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Review | CW Trident Pro 600 Titanium

Design & Specification

It has been difficult to not jump straight in and talk about the dial and bezel of the Trident Pro, so unique is its appearance.

Firstly, it is important to note that the images you may see on this (or other, including Christopher Wards own) website do not truly reflect the darkness of the dial. In reality it is a shade darker than you would imagine, based on photos alone and therefore, in all but bright natural light or under the starkest of interior lights, it is not particularly legible at a quick glance. This is part of its unique charm, of course, as grey batons and hands meet black dial and black on dark grey bezel. However, the inky darkness of the dial is lifted by the lovely detailing of a red tip to the sweeping second hand and the water resistance highlighted in the same vibrant hue.

The 43mm dial wears smaller than one might expect on the titanium bracelet but stands out to a greater extent on the rubber strap. This is no bad thing and the black rubber, dial and bezel are impactful against the brushed titanium case and crown.

Christopher Ward Trident Pro Titanium Christopher Ward Trident Pro Titanium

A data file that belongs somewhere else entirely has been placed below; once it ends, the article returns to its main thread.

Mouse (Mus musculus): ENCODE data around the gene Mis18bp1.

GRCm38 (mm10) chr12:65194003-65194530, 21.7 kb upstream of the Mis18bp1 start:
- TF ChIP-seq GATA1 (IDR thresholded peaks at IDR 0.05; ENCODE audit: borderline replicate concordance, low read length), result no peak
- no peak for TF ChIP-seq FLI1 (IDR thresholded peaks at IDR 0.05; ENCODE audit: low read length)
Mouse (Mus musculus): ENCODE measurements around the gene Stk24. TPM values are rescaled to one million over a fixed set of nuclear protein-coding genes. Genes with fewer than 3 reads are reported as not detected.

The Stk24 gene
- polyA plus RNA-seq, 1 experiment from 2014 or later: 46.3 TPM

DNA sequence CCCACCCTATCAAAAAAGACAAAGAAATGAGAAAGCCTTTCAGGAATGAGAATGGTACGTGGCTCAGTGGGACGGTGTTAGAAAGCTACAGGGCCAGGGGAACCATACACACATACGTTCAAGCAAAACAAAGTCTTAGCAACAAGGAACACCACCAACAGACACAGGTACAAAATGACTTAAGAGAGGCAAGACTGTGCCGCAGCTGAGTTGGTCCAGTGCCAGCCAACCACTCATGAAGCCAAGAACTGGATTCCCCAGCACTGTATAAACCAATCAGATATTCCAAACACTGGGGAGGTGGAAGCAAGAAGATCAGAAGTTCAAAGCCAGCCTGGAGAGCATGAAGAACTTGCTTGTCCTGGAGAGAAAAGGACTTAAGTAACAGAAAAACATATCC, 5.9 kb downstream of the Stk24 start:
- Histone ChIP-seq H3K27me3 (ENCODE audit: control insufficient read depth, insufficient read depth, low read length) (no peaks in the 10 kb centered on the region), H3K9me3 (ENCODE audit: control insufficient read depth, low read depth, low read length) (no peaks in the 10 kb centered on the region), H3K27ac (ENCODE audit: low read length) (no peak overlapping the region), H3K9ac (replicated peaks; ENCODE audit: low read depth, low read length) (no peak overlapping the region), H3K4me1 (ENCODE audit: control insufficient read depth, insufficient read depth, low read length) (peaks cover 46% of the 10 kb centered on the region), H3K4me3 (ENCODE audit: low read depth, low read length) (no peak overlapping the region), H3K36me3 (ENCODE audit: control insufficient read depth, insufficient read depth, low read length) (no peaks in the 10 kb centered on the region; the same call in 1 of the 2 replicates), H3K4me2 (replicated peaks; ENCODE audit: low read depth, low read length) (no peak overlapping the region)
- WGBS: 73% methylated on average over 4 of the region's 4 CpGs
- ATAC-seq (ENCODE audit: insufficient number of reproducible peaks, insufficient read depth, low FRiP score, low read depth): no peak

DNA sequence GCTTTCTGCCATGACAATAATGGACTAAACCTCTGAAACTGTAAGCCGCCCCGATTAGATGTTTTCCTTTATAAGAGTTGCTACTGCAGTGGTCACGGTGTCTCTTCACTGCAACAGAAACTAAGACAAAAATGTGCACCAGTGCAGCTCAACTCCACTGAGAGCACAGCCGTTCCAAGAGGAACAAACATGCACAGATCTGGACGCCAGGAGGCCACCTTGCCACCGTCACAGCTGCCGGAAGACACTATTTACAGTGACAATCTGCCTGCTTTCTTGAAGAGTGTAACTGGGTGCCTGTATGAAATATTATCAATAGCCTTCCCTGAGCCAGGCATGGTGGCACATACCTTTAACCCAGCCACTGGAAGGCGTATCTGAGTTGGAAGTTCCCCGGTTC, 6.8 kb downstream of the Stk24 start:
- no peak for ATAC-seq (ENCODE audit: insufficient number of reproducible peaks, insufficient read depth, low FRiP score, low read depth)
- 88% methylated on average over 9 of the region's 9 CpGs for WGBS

The unidirectional bezel is ceramic and is treated with brushed dark grey DLC (diamond like coating). Ceramic is resistant to scratching and is shatterproof and it looks particularly striking, purely because it is the polar-opposite to the colour or glossy black surface of a traditional ceramic bezel. There is a pip of lume at 12 o'clock, the first 15 minutes counted down with black batons and thereafter, further numerical markers at 20, 30, 40 and 50 which are intersected with a singular baton between. It is neatly executed, if not difficult to read.

The dial is again brushed and plain matt black, forgoing the guilloche wave pattern which is found on the majority of Christopher Wards latest Trident Pro's. A process which apparently, was discovered by accident, when manufacturing their classic range of Tridents.

A double grey baton at the 12 o'clock potion on the dial, and then singular around the dial. These are neat, straightforward and evenly applied. A half baton sits at 3 o'clock because, at the same position, we find a small date window; a complication which I would personally have done without as it would have made the dial neater still and particularly as it is difficult to read in any event.

That sweeping second hand, as mentioned previously, is fine and impeccably detailed. A circle of lume sits just aft of its red tip and of course, a real highlight of the range is that trident fork which finishes it perfectly at its opposite end. A beautiful design element.

The sword minute hand is prominent, being both wide and long. It reaches out, almost to the outer edge of the dial at its pointed tip, skeletal at first and then deeply filed with dark grey and edged with the same pale grey which highlights the batons and hour hand.

Next | Design & Specification >

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